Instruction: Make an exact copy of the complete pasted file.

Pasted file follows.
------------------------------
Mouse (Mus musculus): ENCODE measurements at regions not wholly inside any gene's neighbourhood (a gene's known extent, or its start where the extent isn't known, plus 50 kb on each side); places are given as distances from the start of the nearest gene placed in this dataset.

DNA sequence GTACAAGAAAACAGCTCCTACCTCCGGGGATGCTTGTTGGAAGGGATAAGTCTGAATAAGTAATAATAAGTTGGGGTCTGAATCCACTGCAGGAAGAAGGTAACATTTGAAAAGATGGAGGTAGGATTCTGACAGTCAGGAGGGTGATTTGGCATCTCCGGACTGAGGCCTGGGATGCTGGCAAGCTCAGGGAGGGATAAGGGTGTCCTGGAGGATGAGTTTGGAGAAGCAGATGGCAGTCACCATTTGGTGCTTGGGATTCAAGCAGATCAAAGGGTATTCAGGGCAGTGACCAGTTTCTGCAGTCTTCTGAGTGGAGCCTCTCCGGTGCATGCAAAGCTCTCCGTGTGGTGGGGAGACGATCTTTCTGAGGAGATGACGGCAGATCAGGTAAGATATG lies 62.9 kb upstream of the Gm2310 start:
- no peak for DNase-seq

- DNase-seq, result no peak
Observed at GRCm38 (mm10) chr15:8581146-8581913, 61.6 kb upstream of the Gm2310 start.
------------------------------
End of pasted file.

Mouse (Mus musculus): ENCODE measurements at regions not wholly inside any gene's neighbourhood (a gene's known extent, or its start where the extent isn't known, plus 50 kb on each side); places are given as distances from the start of the nearest gene placed in this dataset.

DNA sequence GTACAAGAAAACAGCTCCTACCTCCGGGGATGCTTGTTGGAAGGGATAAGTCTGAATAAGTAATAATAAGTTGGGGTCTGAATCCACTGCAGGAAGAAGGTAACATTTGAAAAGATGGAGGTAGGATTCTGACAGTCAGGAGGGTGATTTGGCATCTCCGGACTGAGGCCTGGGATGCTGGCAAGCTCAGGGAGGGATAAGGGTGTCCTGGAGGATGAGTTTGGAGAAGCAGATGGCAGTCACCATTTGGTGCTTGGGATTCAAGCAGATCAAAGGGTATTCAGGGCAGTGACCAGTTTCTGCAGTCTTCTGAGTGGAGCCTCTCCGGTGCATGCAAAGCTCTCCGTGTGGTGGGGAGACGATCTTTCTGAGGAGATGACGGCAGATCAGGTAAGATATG lies 62.9 kb upstream of the Gm2310 start:
- no peak for DNase-seq

- DNase-seq, result no peak
Observed at GRCm38 (mm10) chr15:8581146-8581913, 61.6 kb upstream of the Gm2310 start.